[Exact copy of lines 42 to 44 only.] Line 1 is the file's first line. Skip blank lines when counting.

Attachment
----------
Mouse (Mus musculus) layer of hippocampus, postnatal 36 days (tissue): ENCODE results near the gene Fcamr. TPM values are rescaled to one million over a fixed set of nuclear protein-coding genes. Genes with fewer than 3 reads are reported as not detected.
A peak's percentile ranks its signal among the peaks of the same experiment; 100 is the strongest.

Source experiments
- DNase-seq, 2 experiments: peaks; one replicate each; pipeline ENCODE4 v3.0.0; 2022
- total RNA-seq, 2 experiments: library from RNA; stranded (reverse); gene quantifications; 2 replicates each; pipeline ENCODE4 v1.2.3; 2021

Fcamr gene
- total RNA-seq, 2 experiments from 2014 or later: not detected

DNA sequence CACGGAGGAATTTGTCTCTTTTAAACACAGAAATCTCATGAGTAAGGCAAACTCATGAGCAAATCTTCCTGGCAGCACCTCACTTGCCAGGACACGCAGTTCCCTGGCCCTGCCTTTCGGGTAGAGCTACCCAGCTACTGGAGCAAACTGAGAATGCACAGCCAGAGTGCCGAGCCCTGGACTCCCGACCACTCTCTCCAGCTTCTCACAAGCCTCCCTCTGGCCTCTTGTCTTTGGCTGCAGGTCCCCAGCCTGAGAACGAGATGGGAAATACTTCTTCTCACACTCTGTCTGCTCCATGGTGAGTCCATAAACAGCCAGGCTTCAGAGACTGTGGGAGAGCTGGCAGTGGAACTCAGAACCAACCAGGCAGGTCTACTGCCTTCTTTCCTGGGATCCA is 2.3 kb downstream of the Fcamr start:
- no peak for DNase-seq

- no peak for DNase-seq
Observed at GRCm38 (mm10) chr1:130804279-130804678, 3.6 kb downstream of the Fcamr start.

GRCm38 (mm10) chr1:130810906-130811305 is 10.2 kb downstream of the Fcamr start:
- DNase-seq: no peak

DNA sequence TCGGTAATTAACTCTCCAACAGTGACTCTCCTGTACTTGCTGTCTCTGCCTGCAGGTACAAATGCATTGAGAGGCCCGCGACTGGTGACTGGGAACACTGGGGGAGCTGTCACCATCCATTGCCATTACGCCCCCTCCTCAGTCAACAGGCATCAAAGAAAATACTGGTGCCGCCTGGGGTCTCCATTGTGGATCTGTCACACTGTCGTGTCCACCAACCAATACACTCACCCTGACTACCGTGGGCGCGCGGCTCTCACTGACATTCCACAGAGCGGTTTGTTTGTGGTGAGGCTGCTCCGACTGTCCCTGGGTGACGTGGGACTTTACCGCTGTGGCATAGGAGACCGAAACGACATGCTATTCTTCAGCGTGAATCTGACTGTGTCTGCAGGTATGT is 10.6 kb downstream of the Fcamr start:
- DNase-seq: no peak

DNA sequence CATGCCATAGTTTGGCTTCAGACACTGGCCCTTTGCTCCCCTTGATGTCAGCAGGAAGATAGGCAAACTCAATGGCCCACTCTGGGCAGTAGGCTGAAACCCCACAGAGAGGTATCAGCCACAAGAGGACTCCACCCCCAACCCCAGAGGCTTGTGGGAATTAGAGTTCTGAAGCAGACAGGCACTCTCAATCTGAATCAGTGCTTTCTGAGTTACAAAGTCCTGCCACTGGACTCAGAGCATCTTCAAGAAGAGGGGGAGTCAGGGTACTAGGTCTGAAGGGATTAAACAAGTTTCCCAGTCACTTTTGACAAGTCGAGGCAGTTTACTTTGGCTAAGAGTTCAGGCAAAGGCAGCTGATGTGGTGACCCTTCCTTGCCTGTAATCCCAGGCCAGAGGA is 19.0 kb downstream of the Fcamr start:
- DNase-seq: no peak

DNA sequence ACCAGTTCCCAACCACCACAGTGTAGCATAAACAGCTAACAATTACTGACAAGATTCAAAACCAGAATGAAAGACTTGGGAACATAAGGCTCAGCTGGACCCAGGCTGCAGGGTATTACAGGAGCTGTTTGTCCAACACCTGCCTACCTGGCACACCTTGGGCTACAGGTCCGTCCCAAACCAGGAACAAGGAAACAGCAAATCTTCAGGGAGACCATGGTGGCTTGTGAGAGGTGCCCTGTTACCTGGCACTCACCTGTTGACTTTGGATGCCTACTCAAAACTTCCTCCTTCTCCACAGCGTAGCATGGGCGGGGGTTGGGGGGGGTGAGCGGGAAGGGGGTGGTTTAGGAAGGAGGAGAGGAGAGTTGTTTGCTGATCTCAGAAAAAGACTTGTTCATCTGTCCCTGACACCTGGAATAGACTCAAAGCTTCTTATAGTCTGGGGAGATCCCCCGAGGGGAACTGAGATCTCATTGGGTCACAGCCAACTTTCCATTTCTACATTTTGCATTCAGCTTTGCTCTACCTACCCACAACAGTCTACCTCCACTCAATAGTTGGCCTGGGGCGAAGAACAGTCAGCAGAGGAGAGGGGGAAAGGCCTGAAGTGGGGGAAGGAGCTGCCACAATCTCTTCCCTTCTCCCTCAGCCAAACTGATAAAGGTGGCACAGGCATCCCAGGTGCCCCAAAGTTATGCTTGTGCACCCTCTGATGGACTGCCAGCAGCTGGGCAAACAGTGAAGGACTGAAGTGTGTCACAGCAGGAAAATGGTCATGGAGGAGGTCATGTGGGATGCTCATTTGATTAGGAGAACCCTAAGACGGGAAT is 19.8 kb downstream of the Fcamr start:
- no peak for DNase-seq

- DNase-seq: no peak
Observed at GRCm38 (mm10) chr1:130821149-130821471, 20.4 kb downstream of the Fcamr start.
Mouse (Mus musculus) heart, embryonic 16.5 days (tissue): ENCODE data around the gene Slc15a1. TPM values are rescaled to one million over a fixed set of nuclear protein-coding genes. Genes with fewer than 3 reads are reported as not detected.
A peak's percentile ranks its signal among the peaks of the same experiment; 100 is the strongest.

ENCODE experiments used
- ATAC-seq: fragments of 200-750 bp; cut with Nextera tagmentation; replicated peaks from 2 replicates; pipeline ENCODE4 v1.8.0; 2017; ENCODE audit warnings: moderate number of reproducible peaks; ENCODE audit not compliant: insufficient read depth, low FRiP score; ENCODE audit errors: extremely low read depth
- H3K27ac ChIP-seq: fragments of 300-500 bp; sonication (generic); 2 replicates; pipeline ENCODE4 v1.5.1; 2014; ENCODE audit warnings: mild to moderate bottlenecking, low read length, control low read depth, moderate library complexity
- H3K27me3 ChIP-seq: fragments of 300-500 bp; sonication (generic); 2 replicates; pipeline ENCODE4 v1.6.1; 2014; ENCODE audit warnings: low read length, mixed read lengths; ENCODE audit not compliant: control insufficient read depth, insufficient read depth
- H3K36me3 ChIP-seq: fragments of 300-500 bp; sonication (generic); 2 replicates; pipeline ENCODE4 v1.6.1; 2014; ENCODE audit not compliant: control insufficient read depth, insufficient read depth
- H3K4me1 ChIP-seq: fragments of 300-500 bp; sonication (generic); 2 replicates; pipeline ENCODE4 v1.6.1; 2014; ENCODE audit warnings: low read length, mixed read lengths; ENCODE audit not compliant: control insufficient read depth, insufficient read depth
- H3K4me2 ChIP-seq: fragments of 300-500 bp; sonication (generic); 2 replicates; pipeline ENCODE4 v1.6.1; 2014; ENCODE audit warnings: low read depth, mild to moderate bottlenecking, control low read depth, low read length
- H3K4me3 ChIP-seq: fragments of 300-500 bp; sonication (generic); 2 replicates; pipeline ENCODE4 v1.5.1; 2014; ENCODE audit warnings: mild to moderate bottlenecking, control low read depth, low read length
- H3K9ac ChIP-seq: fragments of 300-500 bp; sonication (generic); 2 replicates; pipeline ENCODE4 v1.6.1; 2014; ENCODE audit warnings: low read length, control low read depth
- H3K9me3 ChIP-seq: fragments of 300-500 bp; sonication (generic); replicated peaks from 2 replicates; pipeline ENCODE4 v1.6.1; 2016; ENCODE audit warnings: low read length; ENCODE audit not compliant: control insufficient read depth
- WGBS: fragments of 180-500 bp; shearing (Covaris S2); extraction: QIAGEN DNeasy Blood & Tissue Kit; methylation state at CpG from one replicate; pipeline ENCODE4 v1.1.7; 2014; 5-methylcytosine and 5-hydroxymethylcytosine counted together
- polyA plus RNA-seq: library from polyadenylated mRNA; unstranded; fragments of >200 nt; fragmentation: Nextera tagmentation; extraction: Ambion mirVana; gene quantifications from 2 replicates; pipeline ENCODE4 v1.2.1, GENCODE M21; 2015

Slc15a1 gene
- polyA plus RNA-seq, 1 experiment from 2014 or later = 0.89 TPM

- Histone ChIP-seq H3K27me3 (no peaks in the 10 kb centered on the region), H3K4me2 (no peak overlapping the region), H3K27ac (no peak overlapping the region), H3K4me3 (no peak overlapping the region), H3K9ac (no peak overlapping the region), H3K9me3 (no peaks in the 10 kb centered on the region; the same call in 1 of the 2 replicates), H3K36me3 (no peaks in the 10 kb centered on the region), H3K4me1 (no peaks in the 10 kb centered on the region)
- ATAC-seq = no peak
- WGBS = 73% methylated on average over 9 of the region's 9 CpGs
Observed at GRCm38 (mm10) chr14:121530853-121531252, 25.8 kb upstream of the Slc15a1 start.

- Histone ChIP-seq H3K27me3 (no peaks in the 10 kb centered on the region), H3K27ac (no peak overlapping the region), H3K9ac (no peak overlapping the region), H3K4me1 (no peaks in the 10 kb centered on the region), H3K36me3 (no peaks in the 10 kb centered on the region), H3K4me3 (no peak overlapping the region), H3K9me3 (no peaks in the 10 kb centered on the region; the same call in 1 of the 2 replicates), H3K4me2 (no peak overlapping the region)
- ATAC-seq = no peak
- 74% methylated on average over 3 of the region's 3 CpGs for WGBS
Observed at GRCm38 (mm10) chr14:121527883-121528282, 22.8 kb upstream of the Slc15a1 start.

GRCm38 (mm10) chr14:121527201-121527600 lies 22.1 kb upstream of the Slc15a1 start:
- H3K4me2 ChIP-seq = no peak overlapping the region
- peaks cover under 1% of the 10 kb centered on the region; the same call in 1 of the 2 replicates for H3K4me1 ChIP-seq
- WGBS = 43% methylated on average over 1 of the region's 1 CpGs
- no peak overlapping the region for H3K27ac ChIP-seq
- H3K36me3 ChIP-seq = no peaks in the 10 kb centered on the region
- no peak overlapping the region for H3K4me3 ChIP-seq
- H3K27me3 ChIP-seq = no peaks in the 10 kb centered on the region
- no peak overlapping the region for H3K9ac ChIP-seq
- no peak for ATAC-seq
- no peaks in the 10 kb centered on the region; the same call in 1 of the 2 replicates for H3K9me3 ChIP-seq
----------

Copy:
- Histone ChIP-seq H3K27me3 (no peaks in the 10 kb centered on the region), H3K27ac (no peak overlapping the region), H3K9ac (no peak overlapping the region), H3K4me1 (no peaks in the 10 kb centered on the region), H3K36me3 (no peaks in the 10 kb centered on the region), H3K4me3 (no peak overlapping the region), H3K9me3 (no peaks in the 10 kb centered on the region; the same call in 1 of the 2 replicates), H3K4me2 (no peak overlapping the region)
- ATAC-seq = no peak
- 74% methylated on average over 3 of the region's 3 CpGs for WGBS